Buildings don’t save people. Buildings, at most, provide space where the Bible can be taught, where believers can fellowship together, where people can meet for corporate worship, and where members can be trained in missions and Christian disciplines.  However, this particular church has bought into the concept that buildings are what matter, and virtual connections are good enough.  (“a welcoming environment with state-of-the-art technology to help us connect”)

It is clear the brochure is about money

Q – How will we pay for this?

A – We believe wholeheartedly that God has given us a vision to reach this community for Christ. We have faith that [this church] will rise to the challenge He has set for us. With God’s help and our sacrificial giving, we will reach our goals and build a facility that will help us reach GREATERTHINGS.

In your drive to reach your community, be sure you are people-focused.  Everything this church does for the next 3-5 years will be centered around the $20M building campaign.  Already, facility issues are getting in the way of ministry.  (One ministry was told they could only use the church facilities once a month.)  Either the current building isn’t adequate (it services 2700 attenders now), or the church is facility focused in its orientation.

Adequate, appropriate space is important.  But if your ministry is all about having the right facility to attract people, then your interpersonal witnessing needs a tune-up.

Thanks to “Mormon Soprano” for posting the Youtube Video of a Byzantine era Christmas song, sung in modern Arabic (Chanted by: Reader Nader Hajjar, Ottawa). It comes with translations that reveal deep theology.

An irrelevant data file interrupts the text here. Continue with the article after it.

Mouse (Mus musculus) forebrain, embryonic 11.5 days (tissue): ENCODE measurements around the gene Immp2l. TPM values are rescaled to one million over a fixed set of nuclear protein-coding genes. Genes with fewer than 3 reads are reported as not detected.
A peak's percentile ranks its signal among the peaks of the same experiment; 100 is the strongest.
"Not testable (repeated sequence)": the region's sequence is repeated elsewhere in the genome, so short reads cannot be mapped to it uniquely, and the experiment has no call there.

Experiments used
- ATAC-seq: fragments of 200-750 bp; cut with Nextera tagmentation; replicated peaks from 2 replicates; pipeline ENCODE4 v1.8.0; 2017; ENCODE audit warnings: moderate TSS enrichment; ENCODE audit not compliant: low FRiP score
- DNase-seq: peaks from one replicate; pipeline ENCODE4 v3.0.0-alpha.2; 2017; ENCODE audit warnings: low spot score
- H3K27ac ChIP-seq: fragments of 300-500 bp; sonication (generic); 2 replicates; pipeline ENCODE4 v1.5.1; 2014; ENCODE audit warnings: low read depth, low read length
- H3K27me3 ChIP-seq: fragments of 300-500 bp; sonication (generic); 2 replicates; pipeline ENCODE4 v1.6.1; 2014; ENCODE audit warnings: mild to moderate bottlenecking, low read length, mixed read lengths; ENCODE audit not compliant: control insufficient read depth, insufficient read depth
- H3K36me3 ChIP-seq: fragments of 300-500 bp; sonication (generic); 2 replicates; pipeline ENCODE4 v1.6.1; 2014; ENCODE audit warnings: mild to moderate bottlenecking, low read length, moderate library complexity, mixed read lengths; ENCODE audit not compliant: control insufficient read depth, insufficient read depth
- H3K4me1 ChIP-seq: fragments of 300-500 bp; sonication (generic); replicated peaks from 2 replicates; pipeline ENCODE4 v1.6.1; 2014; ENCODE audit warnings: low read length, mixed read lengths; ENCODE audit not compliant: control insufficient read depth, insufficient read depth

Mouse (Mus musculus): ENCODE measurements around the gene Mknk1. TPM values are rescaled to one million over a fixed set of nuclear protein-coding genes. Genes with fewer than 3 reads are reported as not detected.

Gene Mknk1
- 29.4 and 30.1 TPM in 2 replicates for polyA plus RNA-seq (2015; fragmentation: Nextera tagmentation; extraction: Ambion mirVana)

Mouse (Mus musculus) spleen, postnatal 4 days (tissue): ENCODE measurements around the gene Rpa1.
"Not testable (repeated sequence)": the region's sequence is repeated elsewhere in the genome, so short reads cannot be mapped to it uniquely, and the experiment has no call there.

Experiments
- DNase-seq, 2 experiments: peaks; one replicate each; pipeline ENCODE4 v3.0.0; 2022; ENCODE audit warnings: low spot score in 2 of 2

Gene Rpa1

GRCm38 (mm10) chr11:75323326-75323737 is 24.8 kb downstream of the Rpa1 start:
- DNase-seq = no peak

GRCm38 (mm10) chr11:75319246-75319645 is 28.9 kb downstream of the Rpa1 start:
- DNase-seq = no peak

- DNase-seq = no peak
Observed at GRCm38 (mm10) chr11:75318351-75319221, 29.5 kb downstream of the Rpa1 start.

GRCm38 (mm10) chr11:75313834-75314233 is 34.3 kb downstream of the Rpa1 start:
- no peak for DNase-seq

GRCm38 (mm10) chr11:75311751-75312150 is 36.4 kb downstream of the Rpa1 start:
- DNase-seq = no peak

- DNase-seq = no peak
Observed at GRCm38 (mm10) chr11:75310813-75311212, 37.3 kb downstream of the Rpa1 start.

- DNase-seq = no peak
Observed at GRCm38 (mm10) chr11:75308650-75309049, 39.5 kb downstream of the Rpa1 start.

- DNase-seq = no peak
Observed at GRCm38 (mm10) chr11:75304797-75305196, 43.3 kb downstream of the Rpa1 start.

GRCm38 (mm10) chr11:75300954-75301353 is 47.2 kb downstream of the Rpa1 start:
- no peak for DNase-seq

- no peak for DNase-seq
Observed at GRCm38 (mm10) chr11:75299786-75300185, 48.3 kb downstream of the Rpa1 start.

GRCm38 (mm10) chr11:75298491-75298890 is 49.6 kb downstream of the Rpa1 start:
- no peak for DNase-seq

More important, it revealed a background prejudice in me. Not all Arabic speakers are Muslim.
We have many Christian brothers who worship Christ, often with a depth of devotion that puts this here Christian nation to shame.
As you listen, may you worship, and pray for our brothers in other lands.

The last day of the Navajo Tent Revival, and Stanley’s voice has still not recovered.  So he called a local preacher to help.  That man was not available, but his dad was.  What a message!

Wilson Calvin told us his testimony.  I had met him over supper; there were 2 seats open, one with our group and the other with a table of Navajos.  (I didn’t come this far to talk with folks from my own church, so I got to know the preacher.)  I learned he is a church planter.  He hears from God to go to an area and begin preaching his brand of straight-talk Gospel, and when the congregation is started, he finds a man in the congregation capable and called to preach, and trains him so he can leave him as pastor to his neighbors.  Then Mr Calvin moves on.

It was not fancy preaching.  Pastor Calvin didn’t finish high school, never went to college or seminary, but he knows his Bible.  Says he reads through it a hundred times a year. And he only uses King James.  Just don’t ask him to stand still when he preaches.  Back and forth, down the aisle.  Shouting and pointing and making the Gospel plain for any to hear.